BOSTON -- The death rate in Massachusetts dropped significantly after it adopted mandatory health care coverage in 2006, a study released Monday found, offering evidence that the nation's first experiment with universal coverage -- and the model for crucial parts of President Barack Obama's health care law -- has saved lives, health economists say.
The study tallied deaths in Massachusetts from 2001 to 2010 and found that the mortality rate -- the number of deaths per 100,000 people -- fell by about 3 percent in the four years after the law went into effect. The decline was steepest in counties with the highest proportions of poor and uninsured people. In contrast, the mortality rate in a control group of counties similar to Massachusetts in other states was largely unchanged.
A national 3 percent decline in mortality among adults under 65 would mean about 17,000 fewer deaths a year.
"It's big," said University of Pennsylvania demographer Samuel Preston, an authority on life expectancy. Mr. Preston, who was not involved in the study, called the research "careful and thoughtful," and said it added to a growing body of evidence that people with health insurance could reap the ultimate benefit -- longer life.
Experts said the study, published online Monday in the Annals of Internal Medicine, will not settle the long-debated question of whether being insured prolongs life, but it provides the most credible evidence yet that it might. Still, health improvements can take years to surface in mortality data, and some researchers were skeptical of the magnitude and suddenness of the decline.
"Health care is a much more involved process -- you don't just sign up and suddenly get well," said Joseph Antos, a health economist at the conservative American Enterprise Institute.
Massachusetts is whiter and more affluent than most states, and has more doctors per capita and fewer uninsured people. But researchers said the state's health insurance law nevertheless amounted to the best natural experiment the nation has had for testing effects of a major insurance expansion on a large population. Another study, in Oregon, found that Medicaid, the insurance program for the poor, improved mental health and financial security, but not physical health, and the study was too small to gauge mortality effects.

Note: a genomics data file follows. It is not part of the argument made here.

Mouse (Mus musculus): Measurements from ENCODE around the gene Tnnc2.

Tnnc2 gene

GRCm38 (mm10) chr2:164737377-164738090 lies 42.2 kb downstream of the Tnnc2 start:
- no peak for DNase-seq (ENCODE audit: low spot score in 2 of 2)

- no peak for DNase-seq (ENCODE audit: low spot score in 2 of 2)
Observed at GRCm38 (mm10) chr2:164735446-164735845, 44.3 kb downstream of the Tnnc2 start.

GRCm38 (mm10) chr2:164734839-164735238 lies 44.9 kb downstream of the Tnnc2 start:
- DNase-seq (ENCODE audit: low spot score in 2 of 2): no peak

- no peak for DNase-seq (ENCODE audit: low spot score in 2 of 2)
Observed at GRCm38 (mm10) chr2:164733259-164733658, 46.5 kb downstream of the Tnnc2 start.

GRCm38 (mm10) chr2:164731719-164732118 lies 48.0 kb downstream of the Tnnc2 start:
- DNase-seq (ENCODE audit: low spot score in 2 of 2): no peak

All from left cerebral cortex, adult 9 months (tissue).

"This is an important piece of the puzzle," Katherine Baicker, a professor of health economics at the Harvard School of Public Health, who took part in both studies, said of the Massachusetts one. "Putting the evidence together paints a very strong picture that expanding insurance substantially improves the well-being of people who get it."
In the waiting rooms of the East Boston Neighborhood Health Center, bustling with a working-class clientele, doctors said much had changed since the state insurance law passed in 2006. People are less likely to put off care out of fear of unaffordable bills, and patients with diabetes can get medication regularly.
Stelios Maheras, medical director of the emergency department, said some patients used to ask for prices "like at the supermarket." Dr. Maheras recalled one patient who was having chest pains but refused an ambulance because he was afraid of the bill.
In Suffolk County, which includes Boston, the death rate for adults under 65 dropped about 7 percent from 2005 to 2010, the study's authors said.
The authors identified 513 counties in 46 other states that were most similar to Massachusetts before reform in demographics and levels of poverty and insurance, then compared their mortality rates to that of Massachusetts. They found that the rate declined 2.9 percent in Massachusetts, but remained flat in counties outside the state.
Researchers also examined death rates for people 65 and over, a population minimally affected by the insurance overhaul. Mortality patterns over time in that age group were the same in Massachusetts and the control counties.
Lead author Benjamin Sommers, a health economist and a Harvard School of Public Health physician, cautioned that researchers did not have individual data on the 270,000 people who had gained insurance in the state, and could not tell for sure whether it was the expansion that had driven the mortality decline.
Researchers have long debated whether health insurance and better access to medical care saves lives, but it has been hard to construct a study to settle the issue. In 2002, the Institute of Medicine estimated that a lack of health insurance was responsible for 18,000 deaths a year in the United States. But in 2009, a University of California researcher found that the survival rate of uninsured people resembled that of insured people.
There will be more evidence in coming years. The Affordable Care Act is its own sweeping experiment, because only about half the states expanded Medicaid. "It's very unfortunate for people living in states not expanding Medicaid," said Richard Kronick, a health policy official at the Department of Health and Human Services, "but from the point of view of research, it's a gold mine."